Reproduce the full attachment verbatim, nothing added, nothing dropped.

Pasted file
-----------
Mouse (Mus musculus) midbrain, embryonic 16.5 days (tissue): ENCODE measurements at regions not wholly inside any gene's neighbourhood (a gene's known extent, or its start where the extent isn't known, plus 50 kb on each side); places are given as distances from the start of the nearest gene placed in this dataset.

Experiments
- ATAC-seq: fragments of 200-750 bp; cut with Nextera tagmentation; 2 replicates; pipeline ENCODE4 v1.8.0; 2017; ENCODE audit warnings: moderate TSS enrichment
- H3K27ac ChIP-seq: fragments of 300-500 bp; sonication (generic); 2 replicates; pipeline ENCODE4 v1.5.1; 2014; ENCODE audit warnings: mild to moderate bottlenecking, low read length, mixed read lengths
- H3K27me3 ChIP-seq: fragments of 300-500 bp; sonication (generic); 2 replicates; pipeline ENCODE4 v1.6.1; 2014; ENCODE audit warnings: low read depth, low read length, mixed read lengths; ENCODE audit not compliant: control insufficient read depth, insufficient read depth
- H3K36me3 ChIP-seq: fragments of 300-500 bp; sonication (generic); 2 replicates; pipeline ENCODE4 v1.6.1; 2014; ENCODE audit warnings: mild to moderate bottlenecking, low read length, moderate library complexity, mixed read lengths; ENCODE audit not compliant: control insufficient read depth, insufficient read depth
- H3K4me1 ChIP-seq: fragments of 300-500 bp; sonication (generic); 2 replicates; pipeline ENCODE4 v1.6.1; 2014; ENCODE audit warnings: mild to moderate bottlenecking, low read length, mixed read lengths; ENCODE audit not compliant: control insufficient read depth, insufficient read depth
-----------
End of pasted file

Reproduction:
Mouse (Mus musculus) midbrain, embryonic 16.5 days (tissue): ENCODE measurements at regions not wholly inside any gene's neighbourhood (a gene's known extent, or its start where the extent isn't known, plus 50 kb on each side); places are given as distances from the start of the nearest gene placed in this dataset.

Experiments
- ATAC-seq: fragments of 200-750 bp; cut with Nextera tagmentation; 2 replicates; pipeline ENCODE4 v1.8.0; 2017; ENCODE audit warnings: moderate TSS enrichment
- H3K27ac ChIP-seq: fragments of 300-500 bp; sonication (generic); 2 replicates; pipeline ENCODE4 v1.5.1; 2014; ENCODE audit warnings: mild to moderate bottlenecking, low read length, mixed read lengths
- H3K27me3 ChIP-seq: fragments of 300-500 bp; sonication (generic); 2 replicates; pipeline ENCODE4 v1.6.1; 2014; ENCODE audit warnings: low read depth, low read length, mixed read lengths; ENCODE audit not compliant: control insufficient read depth, insufficient read depth
- H3K36me3 ChIP-seq: fragments of 300-500 bp; sonication (generic); 2 replicates; pipeline ENCODE4 v1.6.1; 2014; ENCODE audit warnings: mild to moderate bottlenecking, low read length, moderate library complexity, mixed read lengths; ENCODE audit not compliant: control insufficient read depth, insufficient read depth
- H3K4me1 ChIP-seq: fragments of 300-500 bp; sonication (generic); 2 replicates; pipeline ENCODE4 v1.6.1; 2014; ENCODE audit warnings: mild to moderate bottlenecking, low read length, mixed read lengths; ENCODE audit not compliant: control insufficient read depth, insufficient read depth